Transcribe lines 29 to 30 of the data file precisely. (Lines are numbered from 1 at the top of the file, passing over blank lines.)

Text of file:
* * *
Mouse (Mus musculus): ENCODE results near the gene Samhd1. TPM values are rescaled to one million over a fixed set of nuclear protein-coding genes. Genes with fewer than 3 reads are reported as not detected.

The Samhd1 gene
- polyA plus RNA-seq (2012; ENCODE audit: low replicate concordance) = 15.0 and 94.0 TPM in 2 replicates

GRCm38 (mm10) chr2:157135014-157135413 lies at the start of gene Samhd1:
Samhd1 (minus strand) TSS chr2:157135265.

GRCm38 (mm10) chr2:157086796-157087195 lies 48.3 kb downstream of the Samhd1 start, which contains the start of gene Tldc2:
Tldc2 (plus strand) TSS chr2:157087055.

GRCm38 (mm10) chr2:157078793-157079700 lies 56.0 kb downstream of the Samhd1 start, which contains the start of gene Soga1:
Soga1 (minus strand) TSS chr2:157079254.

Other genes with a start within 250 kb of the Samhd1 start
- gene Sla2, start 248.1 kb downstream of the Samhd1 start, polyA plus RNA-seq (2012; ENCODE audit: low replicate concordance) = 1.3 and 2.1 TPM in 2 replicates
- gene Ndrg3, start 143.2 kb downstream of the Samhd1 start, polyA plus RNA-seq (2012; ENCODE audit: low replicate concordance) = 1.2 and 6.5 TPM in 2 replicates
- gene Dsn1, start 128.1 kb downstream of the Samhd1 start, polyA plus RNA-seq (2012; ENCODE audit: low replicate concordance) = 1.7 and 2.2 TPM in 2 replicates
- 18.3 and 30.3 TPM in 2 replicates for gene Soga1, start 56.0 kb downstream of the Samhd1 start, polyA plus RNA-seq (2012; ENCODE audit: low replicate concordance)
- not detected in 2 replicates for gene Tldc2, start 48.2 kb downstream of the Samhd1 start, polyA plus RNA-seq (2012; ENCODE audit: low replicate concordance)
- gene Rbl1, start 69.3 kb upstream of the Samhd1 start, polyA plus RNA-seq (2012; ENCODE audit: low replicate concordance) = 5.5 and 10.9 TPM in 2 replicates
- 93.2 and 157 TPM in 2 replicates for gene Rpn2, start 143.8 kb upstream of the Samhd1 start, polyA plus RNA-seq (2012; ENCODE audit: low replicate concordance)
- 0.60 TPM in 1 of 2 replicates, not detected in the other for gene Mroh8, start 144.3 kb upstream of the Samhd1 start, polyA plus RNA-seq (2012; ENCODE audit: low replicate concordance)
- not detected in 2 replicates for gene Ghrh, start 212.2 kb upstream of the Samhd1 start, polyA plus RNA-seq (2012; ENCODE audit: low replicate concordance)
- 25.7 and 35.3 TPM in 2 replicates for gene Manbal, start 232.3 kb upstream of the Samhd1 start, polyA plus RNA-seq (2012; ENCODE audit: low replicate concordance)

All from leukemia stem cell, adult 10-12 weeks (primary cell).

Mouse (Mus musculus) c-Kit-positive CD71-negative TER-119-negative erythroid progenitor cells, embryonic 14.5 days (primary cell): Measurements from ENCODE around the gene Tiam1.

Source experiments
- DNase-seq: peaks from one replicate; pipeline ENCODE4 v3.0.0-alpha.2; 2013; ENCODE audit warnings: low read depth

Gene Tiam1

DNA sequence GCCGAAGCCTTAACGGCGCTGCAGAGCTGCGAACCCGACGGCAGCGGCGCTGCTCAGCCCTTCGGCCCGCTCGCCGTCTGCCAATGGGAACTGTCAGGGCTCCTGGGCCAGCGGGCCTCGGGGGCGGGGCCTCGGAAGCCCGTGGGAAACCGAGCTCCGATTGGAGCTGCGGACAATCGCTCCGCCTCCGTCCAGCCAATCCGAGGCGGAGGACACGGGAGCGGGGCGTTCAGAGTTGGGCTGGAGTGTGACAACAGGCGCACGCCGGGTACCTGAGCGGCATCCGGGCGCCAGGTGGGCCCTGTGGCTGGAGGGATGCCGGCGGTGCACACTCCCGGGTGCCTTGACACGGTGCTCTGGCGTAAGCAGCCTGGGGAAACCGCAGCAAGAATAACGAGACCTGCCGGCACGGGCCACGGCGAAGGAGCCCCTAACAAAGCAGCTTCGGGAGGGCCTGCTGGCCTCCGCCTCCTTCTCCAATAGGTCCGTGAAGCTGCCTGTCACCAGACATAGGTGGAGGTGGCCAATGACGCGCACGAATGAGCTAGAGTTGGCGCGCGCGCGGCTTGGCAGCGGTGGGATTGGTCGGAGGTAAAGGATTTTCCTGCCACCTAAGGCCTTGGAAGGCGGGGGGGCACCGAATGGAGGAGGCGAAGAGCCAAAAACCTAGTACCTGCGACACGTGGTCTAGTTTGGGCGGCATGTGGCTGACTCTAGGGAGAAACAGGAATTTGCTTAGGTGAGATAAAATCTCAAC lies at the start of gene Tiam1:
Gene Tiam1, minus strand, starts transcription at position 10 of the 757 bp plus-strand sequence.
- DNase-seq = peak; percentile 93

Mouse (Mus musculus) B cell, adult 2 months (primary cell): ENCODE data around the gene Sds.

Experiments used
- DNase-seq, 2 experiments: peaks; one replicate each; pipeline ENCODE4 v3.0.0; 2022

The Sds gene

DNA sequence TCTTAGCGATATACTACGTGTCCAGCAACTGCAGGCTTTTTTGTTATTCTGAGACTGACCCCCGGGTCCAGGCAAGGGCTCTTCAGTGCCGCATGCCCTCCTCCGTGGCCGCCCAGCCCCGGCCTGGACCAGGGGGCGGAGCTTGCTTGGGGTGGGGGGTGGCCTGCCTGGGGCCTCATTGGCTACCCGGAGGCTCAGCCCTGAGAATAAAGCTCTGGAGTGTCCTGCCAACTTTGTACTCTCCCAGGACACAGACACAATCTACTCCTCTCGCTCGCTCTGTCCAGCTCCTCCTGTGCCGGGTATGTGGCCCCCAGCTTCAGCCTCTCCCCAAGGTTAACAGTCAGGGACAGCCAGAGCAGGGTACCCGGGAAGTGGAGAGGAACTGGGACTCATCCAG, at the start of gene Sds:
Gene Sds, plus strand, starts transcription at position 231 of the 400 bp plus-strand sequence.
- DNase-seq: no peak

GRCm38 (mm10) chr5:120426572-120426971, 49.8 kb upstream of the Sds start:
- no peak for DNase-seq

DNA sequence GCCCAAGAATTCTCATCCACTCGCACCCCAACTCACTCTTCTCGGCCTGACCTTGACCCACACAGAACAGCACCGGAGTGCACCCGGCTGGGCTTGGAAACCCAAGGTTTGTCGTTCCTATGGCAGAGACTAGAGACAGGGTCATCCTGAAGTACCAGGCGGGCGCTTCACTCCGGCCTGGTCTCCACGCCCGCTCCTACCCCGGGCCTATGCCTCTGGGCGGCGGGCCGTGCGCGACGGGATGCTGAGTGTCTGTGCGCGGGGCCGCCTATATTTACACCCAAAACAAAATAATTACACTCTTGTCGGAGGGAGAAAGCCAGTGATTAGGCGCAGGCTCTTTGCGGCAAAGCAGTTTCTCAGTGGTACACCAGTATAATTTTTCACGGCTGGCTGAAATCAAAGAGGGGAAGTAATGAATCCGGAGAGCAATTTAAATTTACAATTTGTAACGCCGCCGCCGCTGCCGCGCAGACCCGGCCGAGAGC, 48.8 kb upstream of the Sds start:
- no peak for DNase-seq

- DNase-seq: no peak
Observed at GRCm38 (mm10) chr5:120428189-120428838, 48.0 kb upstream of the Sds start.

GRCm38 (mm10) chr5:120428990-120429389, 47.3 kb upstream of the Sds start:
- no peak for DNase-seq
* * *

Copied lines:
Mouse (Mus musculus) B cell, adult 2 months (primary cell): ENCODE data around the gene Sds.

Experiments used